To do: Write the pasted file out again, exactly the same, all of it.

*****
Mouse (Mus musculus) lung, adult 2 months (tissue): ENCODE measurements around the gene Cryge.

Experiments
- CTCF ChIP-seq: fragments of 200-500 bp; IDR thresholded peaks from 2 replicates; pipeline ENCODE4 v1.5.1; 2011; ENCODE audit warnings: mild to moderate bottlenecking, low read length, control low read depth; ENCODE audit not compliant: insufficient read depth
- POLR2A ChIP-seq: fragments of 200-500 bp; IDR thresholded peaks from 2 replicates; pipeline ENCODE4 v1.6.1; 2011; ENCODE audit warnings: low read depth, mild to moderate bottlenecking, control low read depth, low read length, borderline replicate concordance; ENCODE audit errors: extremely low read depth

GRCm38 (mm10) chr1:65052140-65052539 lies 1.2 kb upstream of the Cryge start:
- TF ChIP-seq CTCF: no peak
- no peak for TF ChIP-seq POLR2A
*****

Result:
Mouse (Mus musculus) lung, adult 2 months (tissue): ENCODE measurements around the gene Cryge.

Experiments
- CTCF ChIP-seq: fragments of 200-500 bp; IDR thresholded peaks from 2 replicates; pipeline ENCODE4 v1.5.1; 2011; ENCODE audit warnings: mild to moderate bottlenecking, low read length, control low read depth; ENCODE audit not compliant: insufficient read depth
- POLR2A ChIP-seq: fragments of 200-500 bp; IDR thresholded peaks from 2 replicates; pipeline ENCODE4 v1.6.1; 2011; ENCODE audit warnings: low read depth, mild to moderate bottlenecking, control low read depth, low read length, borderline replicate concordance; ENCODE audit errors: extremely low read depth

GRCm38 (mm10) chr1:65052140-65052539 lies 1.2 kb upstream of the Cryge start:
- TF ChIP-seq CTCF: no peak
- no peak for TF ChIP-seq POLR2A